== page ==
Sexy jumped out of a cake for Futenoh at tachi-ai, but there was no joy at this stag party for while Fruity recovered at the edge, it was only to be slapped down like a rented mule. Not sure why Asa's mate would pull this stunt after both men had KK. 

Wakakirin grabbed a quick armbar on Tochinonada and threw him down toute de suite (in honor of the French website that provides awesome updated replays of each day's bouts).

So the first of the Day 13 trio of biggies had The Kak standing toe to toe with Tokitenku (say THAT three times fast). Both men went for the two handed clavicle attack at the start, and as is his wont these days, The Little Kak That Could snatched after a belt grip with his right hand, but it wasn't there and he got slammed in the neck for his troubles, and then he bent down and went for the same exact grip, only to receive an uppercut from his countryman, who had run out of gas and now was open to The Kak's forward pressure. He grabbed an outside right and a left on the front of Tenku's belt and from there it was a decent Hakuho imitation as he forced Tenku out yorikiri. Dude has been nothing short of tumescent this basho. He has come so far so fast, shooting up the ranks swollen with boundless energy. And while everyone else here at ST is pulling for him, it's odd how Martin loves to ride The Kak every chance he gets. 

Kyokutenho and The Kid locked up in a big belt battle after a bit of nodowa and chest slapping. With identical outside left, inside right belt holds, it was a contest of who has the strength. Old as he is, Tenho got the job done by throwing the Osaka Komusubi-to-be using nuttin' but pure (former) Mongolian chikara!

Goeido would have to be a numbnut not to have in his foremind the idea that Geeku might henka, after seeing that bit of nastiness vs. Tokitenku yesterday. That's all the advantage Kotoshogiku needed as he powered through a non-existent tachi-ai by Goeido, who knew he had lost the thing and started retreating, grabbing a last ditch belt that was as useless as tits on a rain barrel, despite Geeku's banged up condition. I'm with Mike, Geeku lost a ton 'o respect for that Day 12 Sadogatake sized dookie he left on the dohyo. No matter what you saw today, it was two wins for the price of one henka.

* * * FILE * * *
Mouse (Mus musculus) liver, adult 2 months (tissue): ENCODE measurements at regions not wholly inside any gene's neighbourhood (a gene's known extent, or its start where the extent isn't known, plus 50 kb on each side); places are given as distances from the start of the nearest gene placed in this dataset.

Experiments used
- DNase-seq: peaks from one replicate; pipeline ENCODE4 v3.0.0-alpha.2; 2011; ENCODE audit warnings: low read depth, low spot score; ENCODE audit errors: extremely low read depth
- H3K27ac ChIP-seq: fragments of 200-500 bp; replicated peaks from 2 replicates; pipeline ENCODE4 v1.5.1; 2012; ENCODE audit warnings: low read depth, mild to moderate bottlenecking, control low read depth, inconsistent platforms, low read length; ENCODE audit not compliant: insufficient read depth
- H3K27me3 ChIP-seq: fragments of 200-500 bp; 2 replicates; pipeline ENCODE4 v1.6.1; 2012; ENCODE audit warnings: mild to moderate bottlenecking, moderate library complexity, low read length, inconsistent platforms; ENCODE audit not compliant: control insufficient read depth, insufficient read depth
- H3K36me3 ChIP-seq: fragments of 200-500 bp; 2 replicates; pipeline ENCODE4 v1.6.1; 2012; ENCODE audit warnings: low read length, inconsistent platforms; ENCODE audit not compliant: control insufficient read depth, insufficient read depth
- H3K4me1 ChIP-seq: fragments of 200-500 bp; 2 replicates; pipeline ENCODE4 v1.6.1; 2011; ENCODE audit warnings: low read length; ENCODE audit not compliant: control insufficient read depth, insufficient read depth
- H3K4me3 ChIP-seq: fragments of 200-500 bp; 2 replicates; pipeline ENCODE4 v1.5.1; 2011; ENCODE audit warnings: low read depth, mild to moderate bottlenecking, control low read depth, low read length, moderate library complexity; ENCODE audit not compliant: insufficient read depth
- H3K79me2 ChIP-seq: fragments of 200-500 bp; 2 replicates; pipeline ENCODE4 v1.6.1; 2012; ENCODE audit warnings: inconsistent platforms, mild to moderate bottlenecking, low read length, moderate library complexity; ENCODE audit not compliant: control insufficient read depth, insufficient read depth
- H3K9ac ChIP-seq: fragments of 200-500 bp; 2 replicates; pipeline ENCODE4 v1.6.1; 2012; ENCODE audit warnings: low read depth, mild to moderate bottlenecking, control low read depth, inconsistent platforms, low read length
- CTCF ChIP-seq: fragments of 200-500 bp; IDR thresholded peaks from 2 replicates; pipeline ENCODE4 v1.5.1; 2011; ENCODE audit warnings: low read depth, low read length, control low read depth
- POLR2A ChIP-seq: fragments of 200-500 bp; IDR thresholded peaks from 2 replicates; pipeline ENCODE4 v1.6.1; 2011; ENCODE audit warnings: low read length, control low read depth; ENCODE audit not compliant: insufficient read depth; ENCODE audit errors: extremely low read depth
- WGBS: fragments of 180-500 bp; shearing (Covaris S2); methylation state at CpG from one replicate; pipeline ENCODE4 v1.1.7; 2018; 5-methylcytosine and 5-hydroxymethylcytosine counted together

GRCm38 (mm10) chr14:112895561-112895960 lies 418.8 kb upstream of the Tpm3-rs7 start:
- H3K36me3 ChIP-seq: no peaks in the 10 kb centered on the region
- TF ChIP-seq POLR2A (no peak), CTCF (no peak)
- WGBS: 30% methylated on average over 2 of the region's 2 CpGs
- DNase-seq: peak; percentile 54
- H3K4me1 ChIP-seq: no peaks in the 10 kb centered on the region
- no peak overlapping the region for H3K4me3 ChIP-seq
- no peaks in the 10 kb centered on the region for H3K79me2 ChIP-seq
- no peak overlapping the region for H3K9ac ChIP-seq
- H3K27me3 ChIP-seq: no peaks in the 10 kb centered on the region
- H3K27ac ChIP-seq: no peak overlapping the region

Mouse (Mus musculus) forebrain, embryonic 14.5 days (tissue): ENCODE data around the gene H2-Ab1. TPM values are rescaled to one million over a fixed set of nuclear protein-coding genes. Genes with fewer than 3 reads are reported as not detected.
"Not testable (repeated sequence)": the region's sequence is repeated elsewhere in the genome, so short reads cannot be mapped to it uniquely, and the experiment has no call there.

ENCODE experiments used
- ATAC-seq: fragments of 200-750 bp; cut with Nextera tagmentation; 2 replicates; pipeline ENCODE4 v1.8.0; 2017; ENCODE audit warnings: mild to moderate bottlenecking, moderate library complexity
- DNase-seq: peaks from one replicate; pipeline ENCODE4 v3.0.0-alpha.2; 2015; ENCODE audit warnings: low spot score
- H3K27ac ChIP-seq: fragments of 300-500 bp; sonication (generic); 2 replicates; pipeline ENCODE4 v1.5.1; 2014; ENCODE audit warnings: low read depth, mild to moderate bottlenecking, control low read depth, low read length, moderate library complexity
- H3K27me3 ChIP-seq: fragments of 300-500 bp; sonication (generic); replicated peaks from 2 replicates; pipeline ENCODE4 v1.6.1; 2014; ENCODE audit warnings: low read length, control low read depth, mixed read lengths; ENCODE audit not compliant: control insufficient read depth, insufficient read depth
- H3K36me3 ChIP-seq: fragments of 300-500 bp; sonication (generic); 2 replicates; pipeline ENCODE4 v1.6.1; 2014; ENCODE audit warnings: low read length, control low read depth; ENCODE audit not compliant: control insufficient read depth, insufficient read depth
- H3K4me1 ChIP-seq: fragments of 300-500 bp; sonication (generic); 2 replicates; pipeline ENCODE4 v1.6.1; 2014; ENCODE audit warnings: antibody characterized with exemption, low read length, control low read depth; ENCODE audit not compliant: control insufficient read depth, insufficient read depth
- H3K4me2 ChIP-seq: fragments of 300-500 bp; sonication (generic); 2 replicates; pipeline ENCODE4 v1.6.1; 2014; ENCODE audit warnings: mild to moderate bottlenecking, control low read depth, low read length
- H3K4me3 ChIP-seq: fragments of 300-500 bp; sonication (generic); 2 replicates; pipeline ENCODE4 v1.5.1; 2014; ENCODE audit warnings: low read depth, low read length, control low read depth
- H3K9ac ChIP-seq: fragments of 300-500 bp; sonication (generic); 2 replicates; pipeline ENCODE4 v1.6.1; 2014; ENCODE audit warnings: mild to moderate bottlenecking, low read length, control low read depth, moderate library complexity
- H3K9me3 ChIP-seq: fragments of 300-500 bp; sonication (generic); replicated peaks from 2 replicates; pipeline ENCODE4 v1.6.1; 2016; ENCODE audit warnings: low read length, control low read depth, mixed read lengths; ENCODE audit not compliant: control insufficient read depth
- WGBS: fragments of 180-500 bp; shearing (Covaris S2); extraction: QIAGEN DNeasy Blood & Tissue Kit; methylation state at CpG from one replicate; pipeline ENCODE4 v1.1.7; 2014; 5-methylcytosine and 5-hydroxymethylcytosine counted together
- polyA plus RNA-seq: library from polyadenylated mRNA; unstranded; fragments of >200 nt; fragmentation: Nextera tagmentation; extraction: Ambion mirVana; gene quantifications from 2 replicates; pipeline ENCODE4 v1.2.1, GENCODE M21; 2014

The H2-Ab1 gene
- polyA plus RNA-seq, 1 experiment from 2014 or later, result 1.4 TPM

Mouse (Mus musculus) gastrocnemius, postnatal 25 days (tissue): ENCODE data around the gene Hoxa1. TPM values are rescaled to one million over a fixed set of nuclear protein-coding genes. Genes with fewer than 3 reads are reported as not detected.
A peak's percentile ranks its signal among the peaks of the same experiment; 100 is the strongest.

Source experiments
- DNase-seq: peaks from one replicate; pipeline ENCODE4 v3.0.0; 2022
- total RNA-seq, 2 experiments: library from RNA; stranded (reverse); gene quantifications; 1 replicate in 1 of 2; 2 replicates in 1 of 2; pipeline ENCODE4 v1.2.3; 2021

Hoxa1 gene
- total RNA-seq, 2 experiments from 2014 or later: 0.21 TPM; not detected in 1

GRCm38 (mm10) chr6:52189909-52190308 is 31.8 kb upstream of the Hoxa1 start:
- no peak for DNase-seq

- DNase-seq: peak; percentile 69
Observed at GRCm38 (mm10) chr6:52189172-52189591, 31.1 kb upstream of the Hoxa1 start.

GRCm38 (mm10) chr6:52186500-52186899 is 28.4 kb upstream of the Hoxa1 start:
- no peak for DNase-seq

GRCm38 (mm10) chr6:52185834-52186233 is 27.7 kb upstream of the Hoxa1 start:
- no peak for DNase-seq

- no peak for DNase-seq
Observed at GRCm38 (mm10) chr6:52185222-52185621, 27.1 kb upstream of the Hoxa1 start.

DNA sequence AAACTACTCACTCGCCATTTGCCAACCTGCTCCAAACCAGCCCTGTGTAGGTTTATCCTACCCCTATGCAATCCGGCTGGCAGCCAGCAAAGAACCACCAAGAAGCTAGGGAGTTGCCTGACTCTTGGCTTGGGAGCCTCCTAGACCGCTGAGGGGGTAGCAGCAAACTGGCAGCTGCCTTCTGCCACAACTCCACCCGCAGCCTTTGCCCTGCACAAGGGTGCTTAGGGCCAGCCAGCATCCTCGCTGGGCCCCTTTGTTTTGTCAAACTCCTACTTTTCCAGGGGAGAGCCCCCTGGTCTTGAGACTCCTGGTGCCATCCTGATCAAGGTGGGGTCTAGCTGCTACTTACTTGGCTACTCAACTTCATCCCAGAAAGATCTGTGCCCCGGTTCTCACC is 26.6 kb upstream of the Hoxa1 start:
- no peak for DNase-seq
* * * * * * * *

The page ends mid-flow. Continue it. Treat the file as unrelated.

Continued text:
I have two choices in describing the Ama/MiFlobbyama bout. I can write it all out, or I can tell you all to go and read my Day 8 report on Ama/Dejima, because it was pretty much the exact same bout. "Harite pimp slap" forcing his foe to the left followed by sliding back belt grab that turned the former Ozeki around and put him in Manlove mode. Lock and load! The only difference today was it was a slightly more henkaish move today by Ama and Miyabi, unlike Dejima, had enough self-respect to forego trying to win from that San Fran bathhouse position while thousands of mouthbreathers watch and cheer. 

Two big disappointments this time out, 4-8 Toyonoshima and 5-7 Aminishiki, had a lackluster (cause it lacked luster, duh) bout, weak tachi-ai followed by lots of hand checking and a final Shneaky fall forward that Toyo timed well with an elbow push. This is fighting to avoid MK? As for Toyo, he be goin' the wrong way in Osaka. Wake up and smell the cat food, brohim.

It's beating a dead horse by now, but Kotooshu will forever have trouble with tough little guys like Toyonoshima and Takekaze. His balance is getting visibly worse each basho (and what in the name of Shukan Gendai was that dive on Day 12?).  Maybe he can't flex those knees. At any rate, he was undone from the get go as Takekaze used his noggin (physically) by smashing into the Ozeki and then used his noggin (mentally) by shifting very quickly and letting the kadoban Bulgar Keystone Cop his way out to his 6th loss. I have no qualms with tiny Takekaze doing a little dance after the initial hit. This giant Ozeki should be able to hold up enough at tachi-ai to avoid the flop yet bring enough to handle any sliding away by his much smaller foe. At 10-3, Takekaze's hangs to the knees, at 7-6, Kotooshu's is cream cheese. Huge Day 14 coming up for Kotooshu vs. Kakuryu. I'm psyched.